A recurring theme of late is that even if you believed the resurrection happened, that would still not justify the inference that there is a God or that the resurrection was a supernatural event. There are some 500 posts or more (I kid you not) arguing about the ‘divine inference’ and a recent commenter has issued the same challenge. It is worth reading the comments on this post of mine about my academy’s course on the historicity of the resurrection.
Now, to me the most telling thing about such lines of argumentation is that they seem geared to perfectly insulate atheism from any kind of refutation. If the resurrection happened, that still wouldn’t warrant believing that God was at work, they say, but very quickly they add, but there is no evidence of it happening, either! It should be self-evident that the one who objects that an actual resurrection ought to be construed in naturalistic terms ought to drop all objections to the occurrence of miracle. Consider this article by Jeffrey Jay Lowder, for example, which says:
Thus, virtually every naturalistic scenario, no matter how far-fetched, must seem a priori more plausible to the atheist, than something as miraculous as the resurrection.
This is a refreshingly honest analysis. This is indeed the perspective of most atheistic objections to the resurrection. But can such an approach be reconciled with the assertion that even in the face of an actual miracle, that is, granting that the miracle really happened, it still does not justify the inference to the supernatural? It would seem that musings about ‘background probabilities’ are irrelevant if the events were insignificant even if granted. But that is the beauty of modern atheism: they wish to have their cake and eat it too. Not only are the events insufficient demonstrations of the supernatural but also there is no evidence that they happened, either! “What luck!”
It seems to me that if the events are of little consequence then there is little reason to object to them on the grounds of evidence. If they actually happened, at most they would simply call for a revision of what is believed to be the laws of nature. Since then there is no threat to the naturalistic world view by an actual miracle or resurrection, then surely we should be able to find some atheists who believe the resurrection and the miracles really happened on simple historical grounds.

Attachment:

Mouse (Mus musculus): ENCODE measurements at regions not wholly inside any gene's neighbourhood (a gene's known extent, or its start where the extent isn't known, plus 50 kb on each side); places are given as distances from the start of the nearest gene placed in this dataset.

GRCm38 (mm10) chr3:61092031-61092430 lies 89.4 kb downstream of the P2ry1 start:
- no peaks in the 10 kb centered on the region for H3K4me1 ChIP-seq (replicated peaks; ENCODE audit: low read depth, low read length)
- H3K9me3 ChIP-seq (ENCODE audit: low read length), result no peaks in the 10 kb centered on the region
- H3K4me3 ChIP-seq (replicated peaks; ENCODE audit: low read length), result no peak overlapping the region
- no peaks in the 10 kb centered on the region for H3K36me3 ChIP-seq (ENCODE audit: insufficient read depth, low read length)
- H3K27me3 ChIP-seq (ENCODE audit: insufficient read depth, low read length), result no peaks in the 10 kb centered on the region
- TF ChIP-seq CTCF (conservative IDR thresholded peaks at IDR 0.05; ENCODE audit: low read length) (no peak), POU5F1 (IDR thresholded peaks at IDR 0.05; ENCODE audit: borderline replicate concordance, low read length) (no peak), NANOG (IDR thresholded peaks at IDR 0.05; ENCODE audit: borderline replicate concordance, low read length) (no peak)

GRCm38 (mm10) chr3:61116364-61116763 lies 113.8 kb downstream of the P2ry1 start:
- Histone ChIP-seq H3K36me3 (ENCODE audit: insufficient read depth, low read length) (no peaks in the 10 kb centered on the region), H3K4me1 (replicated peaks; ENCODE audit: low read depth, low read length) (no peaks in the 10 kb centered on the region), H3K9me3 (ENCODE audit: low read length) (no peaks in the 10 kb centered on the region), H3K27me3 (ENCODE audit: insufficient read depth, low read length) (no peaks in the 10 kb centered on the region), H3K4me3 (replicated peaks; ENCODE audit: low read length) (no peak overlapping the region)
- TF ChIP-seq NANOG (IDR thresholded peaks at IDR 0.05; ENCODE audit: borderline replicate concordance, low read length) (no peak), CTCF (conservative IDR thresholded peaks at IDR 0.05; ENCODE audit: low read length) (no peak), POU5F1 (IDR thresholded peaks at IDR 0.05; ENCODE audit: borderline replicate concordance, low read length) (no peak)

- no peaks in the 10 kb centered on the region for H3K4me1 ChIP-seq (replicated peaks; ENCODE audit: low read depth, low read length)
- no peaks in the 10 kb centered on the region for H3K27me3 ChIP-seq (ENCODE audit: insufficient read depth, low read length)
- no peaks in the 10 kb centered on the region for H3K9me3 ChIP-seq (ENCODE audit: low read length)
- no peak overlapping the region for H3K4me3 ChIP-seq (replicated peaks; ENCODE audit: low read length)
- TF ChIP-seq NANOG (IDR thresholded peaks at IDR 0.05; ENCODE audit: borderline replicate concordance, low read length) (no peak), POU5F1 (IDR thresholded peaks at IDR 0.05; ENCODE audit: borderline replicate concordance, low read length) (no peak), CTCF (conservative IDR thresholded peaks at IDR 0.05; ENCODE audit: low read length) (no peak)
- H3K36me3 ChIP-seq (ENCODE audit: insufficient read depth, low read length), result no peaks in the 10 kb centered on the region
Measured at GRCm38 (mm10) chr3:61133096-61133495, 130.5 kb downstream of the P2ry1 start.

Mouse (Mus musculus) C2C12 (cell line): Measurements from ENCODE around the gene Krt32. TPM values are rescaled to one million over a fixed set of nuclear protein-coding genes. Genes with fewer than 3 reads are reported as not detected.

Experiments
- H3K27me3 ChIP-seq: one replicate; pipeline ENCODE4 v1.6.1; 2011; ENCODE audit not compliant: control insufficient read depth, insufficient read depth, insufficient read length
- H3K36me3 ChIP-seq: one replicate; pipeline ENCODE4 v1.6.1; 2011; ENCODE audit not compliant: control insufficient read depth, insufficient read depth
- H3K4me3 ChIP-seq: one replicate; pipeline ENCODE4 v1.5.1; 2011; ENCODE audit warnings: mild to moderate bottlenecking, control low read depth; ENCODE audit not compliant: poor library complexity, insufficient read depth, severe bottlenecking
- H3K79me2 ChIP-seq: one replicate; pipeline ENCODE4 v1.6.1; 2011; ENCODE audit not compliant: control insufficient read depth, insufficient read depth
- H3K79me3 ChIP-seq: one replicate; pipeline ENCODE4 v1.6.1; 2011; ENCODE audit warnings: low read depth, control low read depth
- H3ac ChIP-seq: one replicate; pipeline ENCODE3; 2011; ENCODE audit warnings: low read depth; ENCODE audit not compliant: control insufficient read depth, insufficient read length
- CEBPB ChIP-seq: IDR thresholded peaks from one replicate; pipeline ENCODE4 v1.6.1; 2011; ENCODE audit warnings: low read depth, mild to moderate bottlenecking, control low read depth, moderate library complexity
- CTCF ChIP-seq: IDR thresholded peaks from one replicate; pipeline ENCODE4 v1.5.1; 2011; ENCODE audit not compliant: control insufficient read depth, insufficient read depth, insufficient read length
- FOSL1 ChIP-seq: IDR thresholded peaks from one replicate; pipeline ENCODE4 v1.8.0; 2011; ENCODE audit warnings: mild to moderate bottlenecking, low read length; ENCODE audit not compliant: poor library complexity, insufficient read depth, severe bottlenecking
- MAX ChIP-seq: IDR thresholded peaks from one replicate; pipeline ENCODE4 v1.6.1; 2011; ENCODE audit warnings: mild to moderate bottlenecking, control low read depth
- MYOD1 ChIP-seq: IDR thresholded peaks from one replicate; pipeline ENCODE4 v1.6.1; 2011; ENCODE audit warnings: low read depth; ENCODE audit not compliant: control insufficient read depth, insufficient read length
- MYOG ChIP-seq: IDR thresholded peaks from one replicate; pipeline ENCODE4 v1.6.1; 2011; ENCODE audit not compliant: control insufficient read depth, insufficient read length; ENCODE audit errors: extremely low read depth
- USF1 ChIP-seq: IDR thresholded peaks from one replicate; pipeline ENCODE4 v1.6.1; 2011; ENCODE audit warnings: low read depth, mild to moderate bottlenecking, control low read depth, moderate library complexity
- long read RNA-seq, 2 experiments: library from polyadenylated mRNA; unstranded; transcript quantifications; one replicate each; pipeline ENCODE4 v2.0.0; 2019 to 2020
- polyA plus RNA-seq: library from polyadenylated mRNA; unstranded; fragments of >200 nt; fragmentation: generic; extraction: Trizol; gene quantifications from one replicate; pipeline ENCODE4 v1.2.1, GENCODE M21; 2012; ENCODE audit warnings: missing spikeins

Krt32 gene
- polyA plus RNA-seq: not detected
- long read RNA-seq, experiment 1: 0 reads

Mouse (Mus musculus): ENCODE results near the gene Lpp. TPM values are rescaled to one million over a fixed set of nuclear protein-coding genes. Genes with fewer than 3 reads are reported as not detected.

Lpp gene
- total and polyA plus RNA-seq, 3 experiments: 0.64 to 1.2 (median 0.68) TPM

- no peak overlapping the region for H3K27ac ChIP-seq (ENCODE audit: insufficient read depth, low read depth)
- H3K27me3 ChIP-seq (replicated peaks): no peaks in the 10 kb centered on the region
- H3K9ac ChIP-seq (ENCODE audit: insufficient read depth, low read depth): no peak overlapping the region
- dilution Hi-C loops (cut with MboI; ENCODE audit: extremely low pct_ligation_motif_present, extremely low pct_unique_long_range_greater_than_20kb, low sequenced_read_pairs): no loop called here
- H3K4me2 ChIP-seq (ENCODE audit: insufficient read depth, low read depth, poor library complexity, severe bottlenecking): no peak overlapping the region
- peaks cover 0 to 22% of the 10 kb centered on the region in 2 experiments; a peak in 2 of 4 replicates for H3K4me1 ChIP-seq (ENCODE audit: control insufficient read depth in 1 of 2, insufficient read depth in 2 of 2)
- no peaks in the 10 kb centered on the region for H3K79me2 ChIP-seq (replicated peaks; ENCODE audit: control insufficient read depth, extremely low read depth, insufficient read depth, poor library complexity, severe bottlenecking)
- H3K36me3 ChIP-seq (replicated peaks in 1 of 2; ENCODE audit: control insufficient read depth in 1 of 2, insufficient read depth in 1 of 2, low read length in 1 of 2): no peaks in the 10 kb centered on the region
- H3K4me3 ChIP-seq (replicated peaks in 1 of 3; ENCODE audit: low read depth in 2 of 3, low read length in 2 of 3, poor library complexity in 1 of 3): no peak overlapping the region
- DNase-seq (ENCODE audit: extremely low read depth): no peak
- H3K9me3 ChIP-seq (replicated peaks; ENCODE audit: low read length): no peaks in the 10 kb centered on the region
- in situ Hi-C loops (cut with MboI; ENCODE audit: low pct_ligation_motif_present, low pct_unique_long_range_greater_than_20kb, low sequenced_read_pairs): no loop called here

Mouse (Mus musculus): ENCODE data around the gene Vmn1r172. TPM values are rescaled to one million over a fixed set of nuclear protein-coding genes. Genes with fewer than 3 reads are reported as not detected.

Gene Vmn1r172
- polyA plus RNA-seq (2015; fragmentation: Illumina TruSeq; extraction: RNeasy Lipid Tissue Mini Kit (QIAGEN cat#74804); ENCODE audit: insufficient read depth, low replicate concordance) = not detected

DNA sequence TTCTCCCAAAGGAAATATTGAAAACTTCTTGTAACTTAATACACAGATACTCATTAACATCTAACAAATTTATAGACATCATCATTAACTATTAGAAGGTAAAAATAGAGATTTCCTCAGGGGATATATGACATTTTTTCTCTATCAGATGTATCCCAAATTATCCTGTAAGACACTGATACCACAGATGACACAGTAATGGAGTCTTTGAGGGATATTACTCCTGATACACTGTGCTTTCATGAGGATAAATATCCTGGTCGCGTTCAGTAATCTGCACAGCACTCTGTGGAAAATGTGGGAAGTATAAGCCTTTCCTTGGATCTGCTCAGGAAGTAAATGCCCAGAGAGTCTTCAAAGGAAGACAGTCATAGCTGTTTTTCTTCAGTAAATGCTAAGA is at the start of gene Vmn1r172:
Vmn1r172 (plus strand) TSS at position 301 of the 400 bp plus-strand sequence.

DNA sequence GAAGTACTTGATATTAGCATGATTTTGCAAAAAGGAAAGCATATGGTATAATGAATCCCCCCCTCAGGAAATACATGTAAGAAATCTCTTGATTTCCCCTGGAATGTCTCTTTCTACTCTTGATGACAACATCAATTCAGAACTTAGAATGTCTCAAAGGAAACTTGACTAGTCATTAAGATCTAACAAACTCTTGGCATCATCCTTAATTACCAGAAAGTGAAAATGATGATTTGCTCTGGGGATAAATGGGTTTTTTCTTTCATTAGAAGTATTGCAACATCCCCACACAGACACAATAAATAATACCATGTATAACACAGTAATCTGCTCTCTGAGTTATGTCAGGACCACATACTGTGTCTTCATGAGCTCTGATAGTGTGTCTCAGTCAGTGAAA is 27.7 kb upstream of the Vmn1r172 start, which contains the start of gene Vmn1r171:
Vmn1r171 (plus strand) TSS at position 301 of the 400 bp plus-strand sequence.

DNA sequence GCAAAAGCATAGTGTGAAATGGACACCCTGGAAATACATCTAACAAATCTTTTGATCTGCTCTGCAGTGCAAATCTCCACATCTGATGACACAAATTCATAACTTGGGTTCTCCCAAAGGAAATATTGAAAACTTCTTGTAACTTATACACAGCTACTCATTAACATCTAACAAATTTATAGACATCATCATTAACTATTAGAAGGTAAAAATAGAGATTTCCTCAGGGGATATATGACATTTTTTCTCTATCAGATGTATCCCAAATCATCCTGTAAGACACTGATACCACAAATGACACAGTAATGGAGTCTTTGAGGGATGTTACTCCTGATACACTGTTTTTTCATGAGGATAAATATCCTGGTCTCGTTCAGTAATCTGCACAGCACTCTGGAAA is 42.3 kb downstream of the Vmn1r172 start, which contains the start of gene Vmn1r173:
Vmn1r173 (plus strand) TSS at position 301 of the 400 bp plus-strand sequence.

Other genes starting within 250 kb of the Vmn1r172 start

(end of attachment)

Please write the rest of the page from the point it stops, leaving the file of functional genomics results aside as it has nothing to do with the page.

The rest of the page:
After all, the resurrection is much better substantiated than many if not most other historical claims. Even if we took the latest possible dates for the writing of the New Testament books, they would still be much earlier and more numerous than most secular accounts and histories. Why not then simply concede that on historical grounds it would appear that the events really happened but deny the import?
Since the events would be naturalistic events then they would not longer be ‘extraordinary claims’ and so would not require ‘extraordinary evidence.’
When I find an atheist who does in fact accept the resurrection and perhaps the miracles as actual events in mankind’s history and yet remains an atheist, I will take so called challenges to the ‘divine inference’ seriously. I would settle at this point for the production of even one atheist who firmly believes that the resurrection happened.
Until then it looks like an exercise in C.Y.A. to me. The intellectual battle is not faring as well as they like so they are reduced to denying even the import of the event, even if we assumed it actually happened. I don’t think I am far off in welcoming such an approach. Seekers will be surprised, I think, to learn where atheism is headed these days.
As a brief response both to the commenter on the thread I already mentioned and to Jeffrey Jay Lowder’s essay… such considerations still miss the critical point: did the events actually happen? Our best way of knowing about whether events actually happened before the days of video and photos (that was just a shade past a hundred years ago, in case you didn’t know) is to study the historical record. But if Lowder’s atheistic comrades are right, it wouldn’t matter if it did, and if the divine inference is to be rejected, its only worth talking about if confronted with an instance we mutually agreed actually occurred. So did the resurrection happen or not?